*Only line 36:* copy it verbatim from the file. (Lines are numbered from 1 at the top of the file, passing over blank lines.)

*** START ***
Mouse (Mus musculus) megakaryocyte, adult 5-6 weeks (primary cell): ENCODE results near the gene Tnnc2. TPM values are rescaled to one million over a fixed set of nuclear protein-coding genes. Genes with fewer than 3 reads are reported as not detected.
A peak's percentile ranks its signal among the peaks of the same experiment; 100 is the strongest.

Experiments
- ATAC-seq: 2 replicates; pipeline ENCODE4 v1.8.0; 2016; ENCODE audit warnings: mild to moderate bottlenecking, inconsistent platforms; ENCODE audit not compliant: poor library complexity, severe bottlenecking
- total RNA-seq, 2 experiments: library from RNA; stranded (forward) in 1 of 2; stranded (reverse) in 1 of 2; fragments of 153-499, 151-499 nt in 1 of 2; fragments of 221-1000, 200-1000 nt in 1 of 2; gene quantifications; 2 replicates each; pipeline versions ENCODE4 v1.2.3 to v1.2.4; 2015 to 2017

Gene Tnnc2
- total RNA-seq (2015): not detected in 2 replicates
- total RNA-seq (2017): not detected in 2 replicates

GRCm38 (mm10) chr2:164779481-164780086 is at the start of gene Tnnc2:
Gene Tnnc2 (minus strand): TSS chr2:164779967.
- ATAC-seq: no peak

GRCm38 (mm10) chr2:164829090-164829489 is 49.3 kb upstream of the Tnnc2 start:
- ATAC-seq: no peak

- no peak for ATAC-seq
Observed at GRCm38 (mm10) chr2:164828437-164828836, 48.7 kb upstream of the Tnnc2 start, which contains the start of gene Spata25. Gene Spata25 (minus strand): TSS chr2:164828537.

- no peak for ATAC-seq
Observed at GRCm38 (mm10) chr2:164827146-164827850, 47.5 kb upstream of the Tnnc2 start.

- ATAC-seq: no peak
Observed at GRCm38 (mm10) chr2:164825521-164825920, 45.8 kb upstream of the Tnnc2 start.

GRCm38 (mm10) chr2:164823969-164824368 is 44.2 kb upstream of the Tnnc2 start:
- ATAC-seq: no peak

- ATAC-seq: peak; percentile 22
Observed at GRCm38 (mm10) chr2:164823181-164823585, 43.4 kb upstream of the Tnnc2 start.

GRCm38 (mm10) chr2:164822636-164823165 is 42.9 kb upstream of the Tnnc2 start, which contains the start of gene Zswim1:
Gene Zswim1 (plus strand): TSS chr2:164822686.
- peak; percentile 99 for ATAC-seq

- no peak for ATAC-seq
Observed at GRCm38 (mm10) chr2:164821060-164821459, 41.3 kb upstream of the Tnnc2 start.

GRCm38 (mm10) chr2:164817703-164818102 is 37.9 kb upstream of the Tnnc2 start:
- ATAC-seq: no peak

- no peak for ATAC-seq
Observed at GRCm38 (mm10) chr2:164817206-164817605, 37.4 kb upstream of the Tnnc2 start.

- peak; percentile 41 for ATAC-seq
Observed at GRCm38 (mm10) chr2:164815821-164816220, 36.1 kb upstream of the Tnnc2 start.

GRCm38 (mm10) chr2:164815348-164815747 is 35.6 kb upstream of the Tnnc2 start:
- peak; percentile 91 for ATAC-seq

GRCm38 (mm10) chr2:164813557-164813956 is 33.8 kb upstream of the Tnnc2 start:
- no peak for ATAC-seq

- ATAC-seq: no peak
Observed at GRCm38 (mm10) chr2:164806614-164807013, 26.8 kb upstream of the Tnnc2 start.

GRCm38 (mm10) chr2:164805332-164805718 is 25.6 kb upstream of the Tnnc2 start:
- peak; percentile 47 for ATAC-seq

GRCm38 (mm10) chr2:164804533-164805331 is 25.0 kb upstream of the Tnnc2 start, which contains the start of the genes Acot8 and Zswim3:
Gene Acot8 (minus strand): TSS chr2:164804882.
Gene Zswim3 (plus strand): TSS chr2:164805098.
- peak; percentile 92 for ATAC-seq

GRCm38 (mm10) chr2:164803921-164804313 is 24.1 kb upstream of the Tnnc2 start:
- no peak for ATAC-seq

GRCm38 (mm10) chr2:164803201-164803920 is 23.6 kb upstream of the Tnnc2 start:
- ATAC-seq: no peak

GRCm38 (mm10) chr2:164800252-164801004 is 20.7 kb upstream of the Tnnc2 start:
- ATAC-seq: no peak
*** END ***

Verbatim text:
- peak; percentile 91 for ATAC-seq